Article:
Column 7B62 by Richard Pavlicek
Todays deal occurred in the Swiss Team event at the recent Fourth of July tournament at the Diplomat Hotel in Hollywood. After Easts one-club opening, South was too strong for a one-notrump overcall and so began with a takeout double. This elicited a one-spade bid from North, and South jumped to two notrump to invite. North, who had promised nothing, carried on to game.
|3 NT South|| Q J 8 2|
6 5 4 3
Q 4 2
| 6 4|
J 9 7 6 5 2
J 8 7
| K 7 5 3|
K 10 8
A K 8 7
| A 10 9|
A K Q 9
J 10 9 6
All would have been fine if West had led his partners suit; but club suits are always suspect, and West chose to lead a heart to the king and ace. This did not allow declarer time to set up any club tricks, so he had to concentrate on spades and diamonds.
He first cashed four rounds of diamonds (West discarding a club, East a club and a spade), and then led ace and another spade to dummys queen. If East had taken this trick, the contract would have succeeded; but East was on the ball. West had played high-low in spades to indicate an even number (obviously a doubleton), so East withheld his king.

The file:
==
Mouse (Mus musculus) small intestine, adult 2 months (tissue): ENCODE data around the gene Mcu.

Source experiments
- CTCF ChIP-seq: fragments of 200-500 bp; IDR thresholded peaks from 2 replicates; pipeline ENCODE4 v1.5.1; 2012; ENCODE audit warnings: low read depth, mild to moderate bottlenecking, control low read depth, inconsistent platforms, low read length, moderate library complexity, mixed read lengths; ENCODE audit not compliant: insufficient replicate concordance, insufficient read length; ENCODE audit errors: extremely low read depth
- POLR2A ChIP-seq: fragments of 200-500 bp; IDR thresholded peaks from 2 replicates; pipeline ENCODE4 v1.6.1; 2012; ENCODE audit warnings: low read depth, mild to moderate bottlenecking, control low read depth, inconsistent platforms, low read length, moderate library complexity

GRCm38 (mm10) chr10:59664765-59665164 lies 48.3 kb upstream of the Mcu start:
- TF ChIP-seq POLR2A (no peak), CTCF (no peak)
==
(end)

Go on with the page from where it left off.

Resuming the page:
This defense prevented declarer from reaching dummys fourth spade and the contract was doomed. Declarer could win only four diamonds, two spades and two hearts before Wests long heart suit became established.
Declarer went wrong when he offered East his spade king with no strings attached. Instead he should have led the spade nine to dummys queen without cashing the ace.
This would place East in an untenable position. If he won the king, declarer would have an entry to score dummys long spade; if he ducked, declarer could continue spades and finesse East out of his king. Either way, declarer would win three spade tricks exactly what he needs for his contract.
© 1985 Richard Pavlicek